Family Violence Initiative

COMPENDIUM OF PROMISING PRACTICES TO REDUCE VIOLENCE AND INCREASE SAFETY OF ABORIGINAL WOMEN IN CANADA – COMPENDIUM ANNEX: DETAILED PRACTICE DESCRIPTIONS

INTERACTIONS WITHIN COMMUNITIES

Changing Community Attitudes toward Violence

Program name:

Akwesasne Family Wellness Program

Organization:

Mohawk Council of Akwesasne

Location:

Akwesasne Territory, Ontario

Target Group:

Everyone.

Contact Name:

Catherine Lelievre, Program Manager

Phone:

613-937-4322

Email:

catherine.lelievre@akwesasne.ca

Website:

www.akwesasne.ca

Program Overview
History:

The program began in 1993 and has continued since that time. The only service available at the beginning was the Women's Shelter Program; but it has expanded its services to include Transitional (Second Stage) Housing and a Partner Assault response Program.

Program Description
Goals & Objectives:

To educate women on domestic violence, how to build and sustain healthy relationships and lifestyles, and how to deal constructively with mental health issues.

Traditional/Indigenous ways:

There are two cultural experts on staff; one full-time and one part-time. They conduct three cultural sessions during the week, and use holistic traditions which include traditional cooking, ceremonies, and medicines. Participants are taken to different sites where they may take their own medicine(s), access a seer or healer, or other knowledge holder with a particular expertise the client is seeking. Culture is in everything that the Akwesasne Family Wellness Program does. Storytelling is widely used to teach respect, honour and other life lessons in all programs. Different stories are also relayed by videos, and other media.

Components of program:

The program does prevention and awareness work in the community by holding conferences open to all, and by creating a large billboard with Mohawk police drawing awareness to violence in the community. Staff go into community schools and speak to children about violence in homes and inform the children what they can do (i.e. the creation and understanding of safety plans). Brochures are given to police officers to offer to victims to encourage them to come to the shelter for help. First and second stage shelter programs are available to women. Batterers' programs are available for men. The affiliated Partner Assault Response program helps men and women who perpetrate violence against their partners in changing their behaviours into more positive and healthy life choices.

Services/How they work:

Services are provided on site at the facility.

Funding:

Funding provided by the Ontario Ministry of Community and Social Services Aboriginal Healing and Wellness Strategy; the Department of Aboriginal Affairs and Northern Development Canada; Community Information, Empowerment Canada; and the Ontario Ministry of the Attorney General.

Relationships and Stakeholders
Involvement of Target Groups:

Once a person comes into and leaves the program (for all the programs), a client satisfaction survey (or Exit Survey) is taken for that program. He/she is asked for his/her opinion on how to improve the program, what would work better, etc.; this is done anonymously. The men do this as well within the 16-week Partner Assault Response (PAR) program.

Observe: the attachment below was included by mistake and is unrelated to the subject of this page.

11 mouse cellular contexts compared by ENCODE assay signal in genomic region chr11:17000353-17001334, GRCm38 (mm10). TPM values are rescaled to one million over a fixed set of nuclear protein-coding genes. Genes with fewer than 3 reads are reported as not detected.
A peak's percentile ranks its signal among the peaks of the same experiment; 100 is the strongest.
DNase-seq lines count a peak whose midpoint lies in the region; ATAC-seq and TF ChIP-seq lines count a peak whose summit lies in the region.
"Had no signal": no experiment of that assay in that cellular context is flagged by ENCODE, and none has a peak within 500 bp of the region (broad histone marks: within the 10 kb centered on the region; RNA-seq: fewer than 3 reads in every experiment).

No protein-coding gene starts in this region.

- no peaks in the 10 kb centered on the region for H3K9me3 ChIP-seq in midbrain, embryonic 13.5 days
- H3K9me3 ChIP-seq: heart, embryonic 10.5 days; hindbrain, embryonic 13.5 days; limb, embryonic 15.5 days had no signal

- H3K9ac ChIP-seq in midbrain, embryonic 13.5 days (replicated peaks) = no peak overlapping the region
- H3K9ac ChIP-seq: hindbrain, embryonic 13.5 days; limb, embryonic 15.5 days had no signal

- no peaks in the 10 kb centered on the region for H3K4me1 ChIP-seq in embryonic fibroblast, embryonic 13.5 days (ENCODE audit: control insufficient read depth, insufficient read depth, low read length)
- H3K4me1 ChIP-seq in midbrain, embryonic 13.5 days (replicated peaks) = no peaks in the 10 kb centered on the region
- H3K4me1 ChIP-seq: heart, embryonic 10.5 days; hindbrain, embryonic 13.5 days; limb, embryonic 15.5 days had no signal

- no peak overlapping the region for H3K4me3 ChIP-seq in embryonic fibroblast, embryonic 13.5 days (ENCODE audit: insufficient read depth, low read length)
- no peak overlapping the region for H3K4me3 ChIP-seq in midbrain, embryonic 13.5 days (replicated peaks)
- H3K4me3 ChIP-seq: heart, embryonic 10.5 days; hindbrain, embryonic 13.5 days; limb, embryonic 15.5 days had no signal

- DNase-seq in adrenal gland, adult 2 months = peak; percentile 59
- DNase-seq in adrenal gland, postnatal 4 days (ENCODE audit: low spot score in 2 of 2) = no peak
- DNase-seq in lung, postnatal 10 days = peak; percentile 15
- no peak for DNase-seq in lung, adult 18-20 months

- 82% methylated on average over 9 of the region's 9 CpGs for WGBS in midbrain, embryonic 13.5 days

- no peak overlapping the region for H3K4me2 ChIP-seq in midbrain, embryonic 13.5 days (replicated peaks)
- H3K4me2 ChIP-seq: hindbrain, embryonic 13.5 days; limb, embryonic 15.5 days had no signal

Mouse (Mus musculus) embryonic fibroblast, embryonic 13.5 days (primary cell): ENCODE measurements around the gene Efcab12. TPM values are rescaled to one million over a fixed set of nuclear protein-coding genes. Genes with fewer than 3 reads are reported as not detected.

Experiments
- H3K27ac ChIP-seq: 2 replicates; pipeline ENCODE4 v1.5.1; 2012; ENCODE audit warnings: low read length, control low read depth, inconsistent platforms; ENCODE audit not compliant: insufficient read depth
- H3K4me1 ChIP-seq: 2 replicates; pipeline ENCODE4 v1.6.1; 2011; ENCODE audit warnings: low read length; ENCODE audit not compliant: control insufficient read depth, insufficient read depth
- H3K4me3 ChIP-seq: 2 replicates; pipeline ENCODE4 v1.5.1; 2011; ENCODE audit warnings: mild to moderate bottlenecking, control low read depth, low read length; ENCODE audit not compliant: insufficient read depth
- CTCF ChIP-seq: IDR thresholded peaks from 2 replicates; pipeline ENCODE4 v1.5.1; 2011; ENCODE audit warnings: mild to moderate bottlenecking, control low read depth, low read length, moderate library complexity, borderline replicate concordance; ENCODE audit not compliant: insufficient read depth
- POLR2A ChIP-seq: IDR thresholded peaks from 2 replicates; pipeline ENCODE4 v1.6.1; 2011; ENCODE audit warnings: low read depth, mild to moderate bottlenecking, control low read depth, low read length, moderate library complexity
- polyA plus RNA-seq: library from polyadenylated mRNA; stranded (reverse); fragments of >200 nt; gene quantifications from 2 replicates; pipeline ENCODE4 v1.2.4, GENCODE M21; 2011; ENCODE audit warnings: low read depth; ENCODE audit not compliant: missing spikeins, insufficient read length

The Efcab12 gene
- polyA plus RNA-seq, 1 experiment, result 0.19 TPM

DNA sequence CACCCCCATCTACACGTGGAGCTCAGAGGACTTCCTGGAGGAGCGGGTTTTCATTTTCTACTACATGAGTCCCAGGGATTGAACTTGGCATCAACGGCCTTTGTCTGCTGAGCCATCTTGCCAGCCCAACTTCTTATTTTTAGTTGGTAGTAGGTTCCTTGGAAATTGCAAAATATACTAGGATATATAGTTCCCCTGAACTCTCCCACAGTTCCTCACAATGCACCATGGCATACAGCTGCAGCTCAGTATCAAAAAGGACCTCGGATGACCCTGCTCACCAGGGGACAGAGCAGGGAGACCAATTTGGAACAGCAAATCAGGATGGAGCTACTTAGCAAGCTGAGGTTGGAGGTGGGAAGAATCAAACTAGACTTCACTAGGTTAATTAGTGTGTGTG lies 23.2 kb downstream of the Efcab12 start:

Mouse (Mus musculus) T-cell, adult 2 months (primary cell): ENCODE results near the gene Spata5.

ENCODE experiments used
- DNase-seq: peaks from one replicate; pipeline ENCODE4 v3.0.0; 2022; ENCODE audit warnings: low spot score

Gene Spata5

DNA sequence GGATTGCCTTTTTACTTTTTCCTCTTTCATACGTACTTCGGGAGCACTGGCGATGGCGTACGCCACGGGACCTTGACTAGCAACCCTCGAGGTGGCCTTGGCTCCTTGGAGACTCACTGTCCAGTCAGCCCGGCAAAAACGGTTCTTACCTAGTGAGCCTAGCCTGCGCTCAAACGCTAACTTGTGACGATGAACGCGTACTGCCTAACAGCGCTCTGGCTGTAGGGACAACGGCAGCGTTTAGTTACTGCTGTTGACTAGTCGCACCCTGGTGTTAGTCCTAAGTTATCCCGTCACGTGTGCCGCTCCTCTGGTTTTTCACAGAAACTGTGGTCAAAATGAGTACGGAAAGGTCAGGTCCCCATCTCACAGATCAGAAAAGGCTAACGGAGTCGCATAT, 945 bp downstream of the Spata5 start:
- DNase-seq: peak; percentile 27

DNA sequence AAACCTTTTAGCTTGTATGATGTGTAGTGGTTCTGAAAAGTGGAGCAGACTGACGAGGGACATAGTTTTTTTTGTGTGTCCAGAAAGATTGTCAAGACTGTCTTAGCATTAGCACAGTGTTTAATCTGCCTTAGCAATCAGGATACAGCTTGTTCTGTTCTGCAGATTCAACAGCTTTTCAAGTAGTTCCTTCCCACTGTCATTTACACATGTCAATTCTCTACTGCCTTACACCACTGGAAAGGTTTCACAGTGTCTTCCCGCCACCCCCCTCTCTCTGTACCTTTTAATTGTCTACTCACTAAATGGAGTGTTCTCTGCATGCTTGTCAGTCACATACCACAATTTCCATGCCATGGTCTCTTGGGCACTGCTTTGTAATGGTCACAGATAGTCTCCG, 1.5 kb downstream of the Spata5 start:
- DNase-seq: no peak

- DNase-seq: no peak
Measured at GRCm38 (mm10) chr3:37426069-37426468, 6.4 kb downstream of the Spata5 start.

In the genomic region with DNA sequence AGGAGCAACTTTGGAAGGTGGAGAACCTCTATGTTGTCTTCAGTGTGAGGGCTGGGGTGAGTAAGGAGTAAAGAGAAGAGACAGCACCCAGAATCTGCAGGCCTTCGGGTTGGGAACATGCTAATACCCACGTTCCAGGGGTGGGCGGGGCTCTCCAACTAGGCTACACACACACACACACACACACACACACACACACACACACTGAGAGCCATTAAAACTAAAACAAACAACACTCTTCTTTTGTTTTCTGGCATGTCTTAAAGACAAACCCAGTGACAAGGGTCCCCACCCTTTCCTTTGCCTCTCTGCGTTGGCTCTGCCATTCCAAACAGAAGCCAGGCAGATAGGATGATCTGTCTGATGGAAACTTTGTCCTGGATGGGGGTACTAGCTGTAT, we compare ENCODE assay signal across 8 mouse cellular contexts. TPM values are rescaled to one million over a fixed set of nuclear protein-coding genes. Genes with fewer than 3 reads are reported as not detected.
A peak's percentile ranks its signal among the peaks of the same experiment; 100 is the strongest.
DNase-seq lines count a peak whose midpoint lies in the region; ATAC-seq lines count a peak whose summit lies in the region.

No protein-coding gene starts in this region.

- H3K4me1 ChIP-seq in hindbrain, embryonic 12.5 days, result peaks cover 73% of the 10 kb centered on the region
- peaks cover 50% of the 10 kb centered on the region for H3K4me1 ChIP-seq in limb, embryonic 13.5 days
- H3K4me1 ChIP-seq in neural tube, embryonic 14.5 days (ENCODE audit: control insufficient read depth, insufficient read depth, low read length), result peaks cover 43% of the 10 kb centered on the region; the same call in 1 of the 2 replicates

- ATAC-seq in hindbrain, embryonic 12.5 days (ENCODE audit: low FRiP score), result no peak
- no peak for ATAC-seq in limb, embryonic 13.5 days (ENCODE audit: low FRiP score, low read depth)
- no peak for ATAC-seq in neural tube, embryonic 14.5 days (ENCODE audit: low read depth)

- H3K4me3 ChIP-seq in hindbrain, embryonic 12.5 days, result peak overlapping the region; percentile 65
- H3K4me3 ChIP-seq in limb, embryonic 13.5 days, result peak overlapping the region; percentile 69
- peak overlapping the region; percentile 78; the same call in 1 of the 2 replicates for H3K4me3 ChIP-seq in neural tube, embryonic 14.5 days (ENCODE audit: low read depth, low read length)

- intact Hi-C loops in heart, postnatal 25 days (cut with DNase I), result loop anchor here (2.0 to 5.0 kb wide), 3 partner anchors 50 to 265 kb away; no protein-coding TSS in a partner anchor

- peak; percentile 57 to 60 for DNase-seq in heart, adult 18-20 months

Partners:

There are partners affiliated but none are specified.

Other relationships:

N/A

Details of Program Evaluation
Evaluation:

An evaluation has been completed.

Highlights of Evaluation Findings:

The findings concluded that the Akwesasne Family Wellness Program is seriously under-funded, that staff are paid well below that of other shelters and that there is significantly more reporting than required than provincial shelters.

Program Outcomes
Measures of Success:

Success is measured by clients staying clean after a year; staying out of violent relationships; living successfully and independently; and going back to school and college.

Achievements:

Increase in education regarding these issues. Increased community and organizational support has been substantial. Individuals successfully completing the program have often become involved in the community in a meaningful way.

Challenges:

Obtaining funding. The access to drugs and guns in the community is a challenge. Having the Canada-US border so close is a challenge too, as many women do not have formal identification. Wait times on the bridge can be very long too.

Things to Know to Replicate
Replication Advice:

The program is considered replicable. Women need strong viable options other than just going back to abusive partners; and it is vitally important to provide more options for women in terms of housing, empowering programs, and to facilitate awareness of what these options are, and how they can be accessed. Women need to know all about safety planning, legal advice, how court processes work. Knowing how the justice system works is important. Therapies should be offered over the long term.

Resources:

Sufficient funding, trained staff and a facility to operate out of are essential to program success.

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